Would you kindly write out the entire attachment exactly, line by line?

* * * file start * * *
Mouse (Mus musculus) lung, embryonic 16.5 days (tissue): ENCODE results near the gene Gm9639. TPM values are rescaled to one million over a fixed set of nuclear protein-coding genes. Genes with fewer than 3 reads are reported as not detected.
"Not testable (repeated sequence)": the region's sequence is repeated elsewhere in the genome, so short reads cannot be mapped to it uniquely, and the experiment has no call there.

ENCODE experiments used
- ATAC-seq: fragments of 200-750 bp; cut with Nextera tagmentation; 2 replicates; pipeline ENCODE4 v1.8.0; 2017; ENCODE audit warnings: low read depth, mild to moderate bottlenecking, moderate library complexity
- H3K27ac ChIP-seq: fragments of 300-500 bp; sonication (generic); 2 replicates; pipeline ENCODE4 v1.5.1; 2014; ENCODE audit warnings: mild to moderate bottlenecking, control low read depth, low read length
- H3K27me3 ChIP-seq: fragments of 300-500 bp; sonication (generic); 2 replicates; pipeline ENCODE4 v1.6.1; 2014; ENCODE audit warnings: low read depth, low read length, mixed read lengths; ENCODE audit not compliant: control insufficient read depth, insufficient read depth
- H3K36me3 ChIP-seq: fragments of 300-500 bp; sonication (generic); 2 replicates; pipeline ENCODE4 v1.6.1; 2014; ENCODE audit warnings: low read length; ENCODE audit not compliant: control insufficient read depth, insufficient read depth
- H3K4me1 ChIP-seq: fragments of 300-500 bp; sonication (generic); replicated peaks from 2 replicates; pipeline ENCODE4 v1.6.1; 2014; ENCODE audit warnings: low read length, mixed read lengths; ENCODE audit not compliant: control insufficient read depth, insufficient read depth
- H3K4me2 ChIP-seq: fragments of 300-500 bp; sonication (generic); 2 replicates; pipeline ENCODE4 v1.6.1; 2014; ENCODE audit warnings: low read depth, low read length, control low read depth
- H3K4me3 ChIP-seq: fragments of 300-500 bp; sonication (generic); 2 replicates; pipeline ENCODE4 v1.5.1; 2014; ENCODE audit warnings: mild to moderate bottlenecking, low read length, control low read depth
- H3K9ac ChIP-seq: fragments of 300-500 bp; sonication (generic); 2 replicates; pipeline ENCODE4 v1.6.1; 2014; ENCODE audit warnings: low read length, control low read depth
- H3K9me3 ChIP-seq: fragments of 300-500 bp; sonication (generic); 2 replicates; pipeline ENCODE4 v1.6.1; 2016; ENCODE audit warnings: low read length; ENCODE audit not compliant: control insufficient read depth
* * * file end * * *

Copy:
Mouse (Mus musculus) lung, embryonic 16.5 days (tissue): ENCODE results near the gene Gm9639. TPM values are rescaled to one million over a fixed set of nuclear protein-coding genes. Genes with fewer than 3 reads are reported as not detected.
"Not testable (repeated sequence)": the region's sequence is repeated elsewhere in the genome, so short reads cannot be mapped to it uniquely, and the experiment has no call there.

ENCODE experiments used
- ATAC-seq: fragments of 200-750 bp; cut with Nextera tagmentation; 2 replicates; pipeline ENCODE4 v1.8.0; 2017; ENCODE audit warnings: low read depth, mild to moderate bottlenecking, moderate library complexity
- H3K27ac ChIP-seq: fragments of 300-500 bp; sonication (generic); 2 replicates; pipeline ENCODE4 v1.5.1; 2014; ENCODE audit warnings: mild to moderate bottlenecking, control low read depth, low read length
- H3K27me3 ChIP-seq: fragments of 300-500 bp; sonication (generic); 2 replicates; pipeline ENCODE4 v1.6.1; 2014; ENCODE audit warnings: low read depth, low read length, mixed read lengths; ENCODE audit not compliant: control insufficient read depth, insufficient read depth
- H3K36me3 ChIP-seq: fragments of 300-500 bp; sonication (generic); 2 replicates; pipeline ENCODE4 v1.6.1; 2014; ENCODE audit warnings: low read length; ENCODE audit not compliant: control insufficient read depth, insufficient read depth
- H3K4me1 ChIP-seq: fragments of 300-500 bp; sonication (generic); replicated peaks from 2 replicates; pipeline ENCODE4 v1.6.1; 2014; ENCODE audit warnings: low read length, mixed read lengths; ENCODE audit not compliant: control insufficient read depth, insufficient read depth
- H3K4me2 ChIP-seq: fragments of 300-500 bp; sonication (generic); 2 replicates; pipeline ENCODE4 v1.6.1; 2014; ENCODE audit warnings: low read depth, low read length, control low read depth
- H3K4me3 ChIP-seq: fragments of 300-500 bp; sonication (generic); 2 replicates; pipeline ENCODE4 v1.5.1; 2014; ENCODE audit warnings: mild to moderate bottlenecking, low read length, control low read depth
- H3K9ac ChIP-seq: fragments of 300-500 bp; sonication (generic); 2 replicates; pipeline ENCODE4 v1.6.1; 2014; ENCODE audit warnings: low read length, control low read depth
- H3K9me3 ChIP-seq: fragments of 300-500 bp; sonication (generic); 2 replicates; pipeline ENCODE4 v1.6.1; 2016; ENCODE audit warnings: low read length; ENCODE audit not compliant: control insufficient read depth